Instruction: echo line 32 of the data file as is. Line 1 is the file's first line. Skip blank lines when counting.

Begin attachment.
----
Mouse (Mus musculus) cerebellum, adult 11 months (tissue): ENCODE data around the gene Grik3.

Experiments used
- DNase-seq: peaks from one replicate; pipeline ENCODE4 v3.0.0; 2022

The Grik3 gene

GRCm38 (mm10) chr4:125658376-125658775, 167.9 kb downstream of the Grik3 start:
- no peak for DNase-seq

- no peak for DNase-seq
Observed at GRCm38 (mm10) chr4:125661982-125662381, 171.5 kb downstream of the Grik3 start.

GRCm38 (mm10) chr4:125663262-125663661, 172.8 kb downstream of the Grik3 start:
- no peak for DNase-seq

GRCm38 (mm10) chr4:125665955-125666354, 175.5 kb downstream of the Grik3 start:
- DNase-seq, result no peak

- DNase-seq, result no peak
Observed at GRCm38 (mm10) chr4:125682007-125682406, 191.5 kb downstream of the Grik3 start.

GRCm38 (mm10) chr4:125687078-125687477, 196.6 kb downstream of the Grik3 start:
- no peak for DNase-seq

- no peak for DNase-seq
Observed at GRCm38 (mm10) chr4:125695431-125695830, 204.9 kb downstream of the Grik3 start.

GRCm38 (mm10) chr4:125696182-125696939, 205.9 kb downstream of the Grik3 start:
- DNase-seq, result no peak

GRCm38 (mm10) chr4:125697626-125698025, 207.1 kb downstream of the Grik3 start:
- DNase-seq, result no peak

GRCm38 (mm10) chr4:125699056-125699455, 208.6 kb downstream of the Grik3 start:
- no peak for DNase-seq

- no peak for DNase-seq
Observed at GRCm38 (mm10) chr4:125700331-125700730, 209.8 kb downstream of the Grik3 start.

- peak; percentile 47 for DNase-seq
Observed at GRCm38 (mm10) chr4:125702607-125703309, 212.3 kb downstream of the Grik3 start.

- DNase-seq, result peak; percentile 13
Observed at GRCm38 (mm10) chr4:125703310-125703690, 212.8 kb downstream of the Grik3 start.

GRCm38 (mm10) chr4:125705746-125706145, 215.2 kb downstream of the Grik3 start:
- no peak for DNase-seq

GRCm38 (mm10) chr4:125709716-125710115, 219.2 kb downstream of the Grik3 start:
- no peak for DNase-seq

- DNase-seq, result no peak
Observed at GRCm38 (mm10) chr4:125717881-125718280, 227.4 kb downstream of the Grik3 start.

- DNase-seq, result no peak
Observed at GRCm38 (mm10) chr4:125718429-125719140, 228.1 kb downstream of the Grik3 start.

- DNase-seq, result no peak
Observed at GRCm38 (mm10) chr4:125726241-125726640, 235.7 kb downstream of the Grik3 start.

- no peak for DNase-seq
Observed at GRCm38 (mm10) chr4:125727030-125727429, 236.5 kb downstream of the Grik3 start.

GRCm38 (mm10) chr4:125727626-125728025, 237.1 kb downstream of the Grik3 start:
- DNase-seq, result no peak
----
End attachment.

- no peak for DNase-seq